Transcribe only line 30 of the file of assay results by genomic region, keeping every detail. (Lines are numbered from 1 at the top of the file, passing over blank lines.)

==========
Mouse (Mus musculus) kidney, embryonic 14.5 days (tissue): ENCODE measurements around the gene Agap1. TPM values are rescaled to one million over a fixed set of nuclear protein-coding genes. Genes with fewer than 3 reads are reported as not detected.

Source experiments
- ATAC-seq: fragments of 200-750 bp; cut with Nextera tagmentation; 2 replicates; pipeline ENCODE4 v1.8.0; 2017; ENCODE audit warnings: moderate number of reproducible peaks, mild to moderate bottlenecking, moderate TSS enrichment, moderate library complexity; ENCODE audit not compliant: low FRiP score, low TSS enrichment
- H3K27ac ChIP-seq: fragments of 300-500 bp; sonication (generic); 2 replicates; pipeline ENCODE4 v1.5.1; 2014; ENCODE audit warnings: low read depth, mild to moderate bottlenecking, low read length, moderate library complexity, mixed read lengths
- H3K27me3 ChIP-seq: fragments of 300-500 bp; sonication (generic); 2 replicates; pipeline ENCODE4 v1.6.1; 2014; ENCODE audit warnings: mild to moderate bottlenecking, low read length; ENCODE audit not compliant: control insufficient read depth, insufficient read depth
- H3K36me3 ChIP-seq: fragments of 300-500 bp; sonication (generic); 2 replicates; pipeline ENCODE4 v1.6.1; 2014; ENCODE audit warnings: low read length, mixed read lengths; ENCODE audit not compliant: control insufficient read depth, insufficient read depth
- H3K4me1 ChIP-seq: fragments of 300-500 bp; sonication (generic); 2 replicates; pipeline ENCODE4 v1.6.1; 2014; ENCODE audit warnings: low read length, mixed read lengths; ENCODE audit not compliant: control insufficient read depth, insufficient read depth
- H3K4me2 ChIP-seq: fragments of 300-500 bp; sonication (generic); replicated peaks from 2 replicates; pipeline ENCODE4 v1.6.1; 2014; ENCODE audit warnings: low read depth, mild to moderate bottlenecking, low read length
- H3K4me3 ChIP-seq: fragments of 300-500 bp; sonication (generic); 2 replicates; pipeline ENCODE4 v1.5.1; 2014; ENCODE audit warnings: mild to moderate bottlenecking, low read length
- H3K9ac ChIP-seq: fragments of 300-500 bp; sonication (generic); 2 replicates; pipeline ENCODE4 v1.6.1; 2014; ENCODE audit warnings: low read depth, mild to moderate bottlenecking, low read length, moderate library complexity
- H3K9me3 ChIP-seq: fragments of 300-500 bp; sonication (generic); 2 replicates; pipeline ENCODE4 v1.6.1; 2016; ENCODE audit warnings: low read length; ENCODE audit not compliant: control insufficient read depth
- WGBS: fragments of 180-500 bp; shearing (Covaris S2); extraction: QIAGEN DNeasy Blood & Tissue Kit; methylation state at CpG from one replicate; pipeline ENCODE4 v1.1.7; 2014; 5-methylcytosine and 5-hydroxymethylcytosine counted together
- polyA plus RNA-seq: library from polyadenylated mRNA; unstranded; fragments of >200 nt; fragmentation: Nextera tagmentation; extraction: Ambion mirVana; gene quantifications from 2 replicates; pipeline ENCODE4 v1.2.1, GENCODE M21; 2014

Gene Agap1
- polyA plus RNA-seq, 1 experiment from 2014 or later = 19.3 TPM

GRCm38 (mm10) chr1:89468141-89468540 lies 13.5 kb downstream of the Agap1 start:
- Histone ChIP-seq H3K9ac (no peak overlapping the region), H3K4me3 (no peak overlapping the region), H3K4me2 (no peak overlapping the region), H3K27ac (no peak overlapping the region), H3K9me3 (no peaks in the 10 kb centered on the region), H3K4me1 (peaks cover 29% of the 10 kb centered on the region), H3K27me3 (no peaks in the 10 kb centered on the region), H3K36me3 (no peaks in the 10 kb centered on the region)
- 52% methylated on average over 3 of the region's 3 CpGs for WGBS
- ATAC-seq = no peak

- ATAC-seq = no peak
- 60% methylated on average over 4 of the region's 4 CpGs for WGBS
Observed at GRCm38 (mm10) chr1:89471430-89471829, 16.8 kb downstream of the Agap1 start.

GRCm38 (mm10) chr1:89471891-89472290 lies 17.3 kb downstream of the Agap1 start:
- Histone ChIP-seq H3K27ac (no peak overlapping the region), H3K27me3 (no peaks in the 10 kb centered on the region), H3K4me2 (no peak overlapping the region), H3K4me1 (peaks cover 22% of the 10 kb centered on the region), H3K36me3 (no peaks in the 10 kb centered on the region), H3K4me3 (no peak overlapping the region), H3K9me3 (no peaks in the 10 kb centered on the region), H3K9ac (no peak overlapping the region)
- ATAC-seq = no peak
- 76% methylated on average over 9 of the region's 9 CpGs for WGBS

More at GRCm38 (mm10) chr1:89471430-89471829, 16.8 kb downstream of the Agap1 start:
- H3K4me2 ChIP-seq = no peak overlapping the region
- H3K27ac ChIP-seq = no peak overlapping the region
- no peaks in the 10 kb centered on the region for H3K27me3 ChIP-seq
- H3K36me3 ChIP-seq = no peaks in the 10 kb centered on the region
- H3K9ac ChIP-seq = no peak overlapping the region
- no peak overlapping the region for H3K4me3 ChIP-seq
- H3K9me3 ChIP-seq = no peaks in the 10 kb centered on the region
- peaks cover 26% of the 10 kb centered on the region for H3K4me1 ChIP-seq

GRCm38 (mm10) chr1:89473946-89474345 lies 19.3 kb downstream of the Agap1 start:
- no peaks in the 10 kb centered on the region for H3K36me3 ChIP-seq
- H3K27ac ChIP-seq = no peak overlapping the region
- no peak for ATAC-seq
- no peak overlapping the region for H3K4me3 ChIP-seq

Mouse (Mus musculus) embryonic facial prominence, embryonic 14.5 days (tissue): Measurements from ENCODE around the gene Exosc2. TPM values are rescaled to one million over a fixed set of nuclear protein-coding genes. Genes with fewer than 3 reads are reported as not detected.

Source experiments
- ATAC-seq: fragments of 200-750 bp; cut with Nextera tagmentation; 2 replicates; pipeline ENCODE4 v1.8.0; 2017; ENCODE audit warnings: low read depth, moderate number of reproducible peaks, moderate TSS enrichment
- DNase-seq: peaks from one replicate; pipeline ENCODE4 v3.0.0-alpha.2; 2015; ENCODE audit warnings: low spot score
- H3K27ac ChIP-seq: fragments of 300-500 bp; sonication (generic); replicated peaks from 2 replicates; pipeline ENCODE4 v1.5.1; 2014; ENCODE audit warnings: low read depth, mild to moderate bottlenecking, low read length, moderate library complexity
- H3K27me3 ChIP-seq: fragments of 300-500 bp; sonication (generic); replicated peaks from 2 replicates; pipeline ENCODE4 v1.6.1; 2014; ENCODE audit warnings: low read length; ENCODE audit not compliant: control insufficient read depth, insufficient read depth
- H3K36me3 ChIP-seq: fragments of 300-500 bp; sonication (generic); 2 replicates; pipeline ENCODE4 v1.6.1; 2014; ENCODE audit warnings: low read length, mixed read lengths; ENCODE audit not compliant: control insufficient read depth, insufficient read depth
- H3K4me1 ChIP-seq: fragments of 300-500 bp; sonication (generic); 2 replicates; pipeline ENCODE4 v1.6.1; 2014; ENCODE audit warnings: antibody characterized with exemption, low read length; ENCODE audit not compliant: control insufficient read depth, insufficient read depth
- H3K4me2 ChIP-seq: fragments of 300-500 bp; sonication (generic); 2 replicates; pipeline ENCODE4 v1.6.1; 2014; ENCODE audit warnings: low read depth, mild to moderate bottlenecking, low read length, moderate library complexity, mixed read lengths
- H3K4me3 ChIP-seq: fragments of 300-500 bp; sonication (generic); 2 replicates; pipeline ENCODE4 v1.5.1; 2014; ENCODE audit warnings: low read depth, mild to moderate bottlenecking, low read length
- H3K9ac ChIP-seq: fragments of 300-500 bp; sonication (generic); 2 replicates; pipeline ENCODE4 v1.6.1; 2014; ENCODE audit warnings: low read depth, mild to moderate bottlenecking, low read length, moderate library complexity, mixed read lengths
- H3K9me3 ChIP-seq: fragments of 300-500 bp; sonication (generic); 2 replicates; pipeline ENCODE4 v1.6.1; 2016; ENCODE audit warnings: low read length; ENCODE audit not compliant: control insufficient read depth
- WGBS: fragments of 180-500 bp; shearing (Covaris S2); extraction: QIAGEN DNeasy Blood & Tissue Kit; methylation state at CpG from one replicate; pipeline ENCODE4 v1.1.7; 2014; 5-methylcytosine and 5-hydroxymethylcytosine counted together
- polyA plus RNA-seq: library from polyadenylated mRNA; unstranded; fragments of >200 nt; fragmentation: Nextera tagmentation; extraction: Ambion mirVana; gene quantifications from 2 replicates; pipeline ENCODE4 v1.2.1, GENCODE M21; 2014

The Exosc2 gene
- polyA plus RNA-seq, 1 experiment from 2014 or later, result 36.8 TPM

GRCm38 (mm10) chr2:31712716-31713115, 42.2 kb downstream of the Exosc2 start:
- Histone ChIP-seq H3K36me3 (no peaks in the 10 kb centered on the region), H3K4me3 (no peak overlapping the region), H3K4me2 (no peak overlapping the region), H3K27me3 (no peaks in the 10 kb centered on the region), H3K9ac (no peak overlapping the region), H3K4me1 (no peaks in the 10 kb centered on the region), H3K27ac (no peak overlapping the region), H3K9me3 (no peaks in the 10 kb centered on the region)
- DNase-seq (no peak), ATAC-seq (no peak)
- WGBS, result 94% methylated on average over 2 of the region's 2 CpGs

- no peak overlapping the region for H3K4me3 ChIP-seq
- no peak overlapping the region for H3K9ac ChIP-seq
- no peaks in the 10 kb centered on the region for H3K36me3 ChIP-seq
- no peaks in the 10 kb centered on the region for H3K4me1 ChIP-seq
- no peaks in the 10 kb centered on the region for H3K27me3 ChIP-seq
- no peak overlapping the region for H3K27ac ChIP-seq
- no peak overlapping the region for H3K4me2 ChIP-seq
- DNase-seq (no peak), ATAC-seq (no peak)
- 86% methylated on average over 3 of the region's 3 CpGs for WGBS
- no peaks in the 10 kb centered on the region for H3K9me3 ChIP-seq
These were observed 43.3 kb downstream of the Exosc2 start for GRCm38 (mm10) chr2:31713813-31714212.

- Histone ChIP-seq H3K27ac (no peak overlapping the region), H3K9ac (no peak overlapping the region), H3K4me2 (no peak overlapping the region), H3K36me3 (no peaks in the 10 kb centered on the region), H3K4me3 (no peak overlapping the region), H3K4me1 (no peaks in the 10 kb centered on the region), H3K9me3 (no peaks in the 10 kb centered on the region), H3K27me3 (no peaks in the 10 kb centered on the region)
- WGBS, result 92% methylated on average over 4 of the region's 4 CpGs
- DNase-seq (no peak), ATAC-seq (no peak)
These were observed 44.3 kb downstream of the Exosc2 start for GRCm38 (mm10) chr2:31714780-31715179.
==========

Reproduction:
- no peaks in the 10 kb centered on the region for H3K27me3 ChIP-seq